§ Mr. Rifkind
Yes, there has been concern among many motorists who feel that inadequate choice is available to them. To provide that choice also requires the provision of the relevant information for the motorist on the motorway determining which service area to use, who should be aware of the differing facilities which might be available and of the cost likely to be inherent in them. I believe that our approach will be more likely to meet the objectives that my hon. Friend has rightly referred to.
§ Dame Elaine Kellett-Bowman (Lancaster)
Does my right hon. and learned Friend accept that, as I have to drive home 250 miles every Thursday night to my constituency, I would appreciate greatly if more facilities were available? Will he ensure that every motorway service station, however small, has facilities for disabled people? That is an absolute must, wherever they may be. Does he not think that it is a remarkable reflection on the Labour party's cavalier attitude to keeping promises that the shadow Secretary of State for Transport finds it reprehensible that we should be keeping ours?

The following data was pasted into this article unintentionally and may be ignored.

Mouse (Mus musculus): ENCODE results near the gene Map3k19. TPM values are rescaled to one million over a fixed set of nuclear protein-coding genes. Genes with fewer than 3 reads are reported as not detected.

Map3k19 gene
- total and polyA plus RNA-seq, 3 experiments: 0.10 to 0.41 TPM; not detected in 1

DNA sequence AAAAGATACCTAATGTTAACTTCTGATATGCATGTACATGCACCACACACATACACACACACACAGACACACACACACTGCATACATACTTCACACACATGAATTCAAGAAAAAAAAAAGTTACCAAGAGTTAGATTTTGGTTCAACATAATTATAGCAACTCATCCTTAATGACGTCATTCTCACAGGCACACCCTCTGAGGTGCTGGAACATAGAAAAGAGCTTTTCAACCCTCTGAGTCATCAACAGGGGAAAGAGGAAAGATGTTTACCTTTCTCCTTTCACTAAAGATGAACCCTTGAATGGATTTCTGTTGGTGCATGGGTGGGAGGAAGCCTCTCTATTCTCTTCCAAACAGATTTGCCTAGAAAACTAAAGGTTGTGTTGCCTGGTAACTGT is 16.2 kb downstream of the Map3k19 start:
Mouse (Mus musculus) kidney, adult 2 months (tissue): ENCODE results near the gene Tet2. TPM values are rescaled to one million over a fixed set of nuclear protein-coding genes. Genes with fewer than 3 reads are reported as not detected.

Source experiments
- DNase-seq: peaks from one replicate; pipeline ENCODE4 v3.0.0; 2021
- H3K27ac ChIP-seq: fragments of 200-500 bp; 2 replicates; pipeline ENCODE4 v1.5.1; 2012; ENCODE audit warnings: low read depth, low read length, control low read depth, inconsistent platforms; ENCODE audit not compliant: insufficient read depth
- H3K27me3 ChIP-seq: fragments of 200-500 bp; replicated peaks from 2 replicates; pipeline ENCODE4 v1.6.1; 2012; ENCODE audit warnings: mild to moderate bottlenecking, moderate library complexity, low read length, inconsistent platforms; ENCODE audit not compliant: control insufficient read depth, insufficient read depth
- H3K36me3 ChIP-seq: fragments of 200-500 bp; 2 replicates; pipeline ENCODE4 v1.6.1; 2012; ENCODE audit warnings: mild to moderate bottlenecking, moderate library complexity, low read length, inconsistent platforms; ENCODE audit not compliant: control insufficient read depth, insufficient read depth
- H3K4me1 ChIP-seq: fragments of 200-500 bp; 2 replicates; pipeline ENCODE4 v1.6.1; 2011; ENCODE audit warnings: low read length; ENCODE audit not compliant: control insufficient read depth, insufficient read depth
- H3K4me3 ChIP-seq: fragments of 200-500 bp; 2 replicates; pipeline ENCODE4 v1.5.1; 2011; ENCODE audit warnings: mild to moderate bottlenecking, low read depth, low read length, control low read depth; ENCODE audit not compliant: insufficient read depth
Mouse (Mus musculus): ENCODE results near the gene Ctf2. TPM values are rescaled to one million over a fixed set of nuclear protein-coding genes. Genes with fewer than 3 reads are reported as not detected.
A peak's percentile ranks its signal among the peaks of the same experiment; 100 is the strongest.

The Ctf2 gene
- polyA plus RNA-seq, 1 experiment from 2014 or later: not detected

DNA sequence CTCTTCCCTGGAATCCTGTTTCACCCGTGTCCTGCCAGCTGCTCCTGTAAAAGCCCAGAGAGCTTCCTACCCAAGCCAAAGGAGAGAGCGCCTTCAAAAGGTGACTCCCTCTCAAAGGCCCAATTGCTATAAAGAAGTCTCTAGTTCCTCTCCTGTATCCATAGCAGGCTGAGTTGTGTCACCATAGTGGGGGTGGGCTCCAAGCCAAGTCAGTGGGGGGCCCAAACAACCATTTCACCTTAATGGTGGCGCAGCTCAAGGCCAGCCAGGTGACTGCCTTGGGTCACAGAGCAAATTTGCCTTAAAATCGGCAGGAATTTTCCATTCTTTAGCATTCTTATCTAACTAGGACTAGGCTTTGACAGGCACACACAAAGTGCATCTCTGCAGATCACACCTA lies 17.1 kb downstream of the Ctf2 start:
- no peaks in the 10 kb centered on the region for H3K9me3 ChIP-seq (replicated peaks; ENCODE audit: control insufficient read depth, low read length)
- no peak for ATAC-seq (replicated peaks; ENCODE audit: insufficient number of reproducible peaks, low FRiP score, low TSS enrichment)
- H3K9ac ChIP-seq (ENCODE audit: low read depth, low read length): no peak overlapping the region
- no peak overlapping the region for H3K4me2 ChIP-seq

§ Mr. Rifkind
My hon. Friend is right to draw attention to the needs of the disabled. It would be highly desirable that all motorway service areas should have proper facilities to meet the requirements of persons in that category.
§ Mr. Peter Bottomley (Eltham)
If my right hon. and learned Friend thinks it desirable, may I press him to consult the Disabled Persons Transport Advisory 666 Committee which hopes to persuade him that it is essential for every motorway service area to have facilities for disabled people?